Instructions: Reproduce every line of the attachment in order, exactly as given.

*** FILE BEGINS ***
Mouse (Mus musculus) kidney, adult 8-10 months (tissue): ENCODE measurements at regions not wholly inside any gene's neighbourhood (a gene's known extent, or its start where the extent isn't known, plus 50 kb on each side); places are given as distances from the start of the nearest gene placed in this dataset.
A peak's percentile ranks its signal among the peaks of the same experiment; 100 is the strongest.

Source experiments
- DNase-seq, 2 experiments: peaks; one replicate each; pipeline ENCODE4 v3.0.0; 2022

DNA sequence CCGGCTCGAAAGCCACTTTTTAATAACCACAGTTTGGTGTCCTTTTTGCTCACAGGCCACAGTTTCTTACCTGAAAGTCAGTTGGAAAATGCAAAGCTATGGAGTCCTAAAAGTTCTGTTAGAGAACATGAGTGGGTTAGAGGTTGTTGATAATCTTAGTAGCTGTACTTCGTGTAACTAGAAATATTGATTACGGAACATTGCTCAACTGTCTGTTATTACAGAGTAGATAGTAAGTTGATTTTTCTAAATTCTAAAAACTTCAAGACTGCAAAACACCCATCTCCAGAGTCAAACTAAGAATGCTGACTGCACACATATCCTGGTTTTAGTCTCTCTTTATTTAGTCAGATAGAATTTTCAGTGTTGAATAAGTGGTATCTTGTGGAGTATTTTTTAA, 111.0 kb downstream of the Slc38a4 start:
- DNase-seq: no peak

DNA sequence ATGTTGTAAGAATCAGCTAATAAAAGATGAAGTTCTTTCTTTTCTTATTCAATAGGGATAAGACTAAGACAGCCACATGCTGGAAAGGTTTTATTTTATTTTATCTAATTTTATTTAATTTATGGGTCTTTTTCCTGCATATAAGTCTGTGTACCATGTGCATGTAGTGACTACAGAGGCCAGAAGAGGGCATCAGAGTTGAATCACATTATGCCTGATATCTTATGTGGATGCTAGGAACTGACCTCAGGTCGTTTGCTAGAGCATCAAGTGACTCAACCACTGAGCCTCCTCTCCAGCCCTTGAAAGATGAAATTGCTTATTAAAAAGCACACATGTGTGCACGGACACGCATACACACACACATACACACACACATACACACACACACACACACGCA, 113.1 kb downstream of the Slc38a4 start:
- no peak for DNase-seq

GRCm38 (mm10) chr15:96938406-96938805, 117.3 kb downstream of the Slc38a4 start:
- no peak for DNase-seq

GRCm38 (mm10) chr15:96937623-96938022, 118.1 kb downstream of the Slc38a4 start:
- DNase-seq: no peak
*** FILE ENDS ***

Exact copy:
Mouse (Mus musculus) kidney, adult 8-10 months (tissue): ENCODE measurements at regions not wholly inside any gene's neighbourhood (a gene's known extent, or its start where the extent isn't known, plus 50 kb on each side); places are given as distances from the start of the nearest gene placed in this dataset.
A peak's percentile ranks its signal among the peaks of the same experiment; 100 is the strongest.

Source experiments
- DNase-seq, 2 experiments: peaks; one replicate each; pipeline ENCODE4 v3.0.0; 2022

DNA sequence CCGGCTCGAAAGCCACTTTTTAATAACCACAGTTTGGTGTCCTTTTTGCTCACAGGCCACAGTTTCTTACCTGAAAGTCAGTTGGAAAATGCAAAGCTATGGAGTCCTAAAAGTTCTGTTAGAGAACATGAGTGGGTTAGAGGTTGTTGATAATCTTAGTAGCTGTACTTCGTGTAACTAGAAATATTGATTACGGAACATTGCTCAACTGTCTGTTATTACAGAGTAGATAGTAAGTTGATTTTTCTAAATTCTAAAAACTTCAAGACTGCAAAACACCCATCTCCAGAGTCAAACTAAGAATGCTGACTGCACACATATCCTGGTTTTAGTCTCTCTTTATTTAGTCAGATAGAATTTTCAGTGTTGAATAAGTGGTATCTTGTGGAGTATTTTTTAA, 111.0 kb downstream of the Slc38a4 start:
- DNase-seq: no peak

DNA sequence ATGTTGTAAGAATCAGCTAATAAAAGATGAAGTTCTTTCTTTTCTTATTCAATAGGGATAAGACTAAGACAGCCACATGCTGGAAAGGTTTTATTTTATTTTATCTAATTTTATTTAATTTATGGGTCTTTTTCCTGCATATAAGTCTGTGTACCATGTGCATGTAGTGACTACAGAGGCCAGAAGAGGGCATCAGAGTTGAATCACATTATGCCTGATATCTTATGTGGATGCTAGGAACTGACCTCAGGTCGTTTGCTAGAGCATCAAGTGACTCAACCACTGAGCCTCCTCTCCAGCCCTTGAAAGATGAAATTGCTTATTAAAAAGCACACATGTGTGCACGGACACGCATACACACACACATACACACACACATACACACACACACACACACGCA, 113.1 kb downstream of the Slc38a4 start:
- no peak for DNase-seq

GRCm38 (mm10) chr15:96938406-96938805, 117.3 kb downstream of the Slc38a4 start:
- no peak for DNase-seq

GRCm38 (mm10) chr15:96937623-96938022, 118.1 kb downstream of the Slc38a4 start:
- DNase-seq: no peak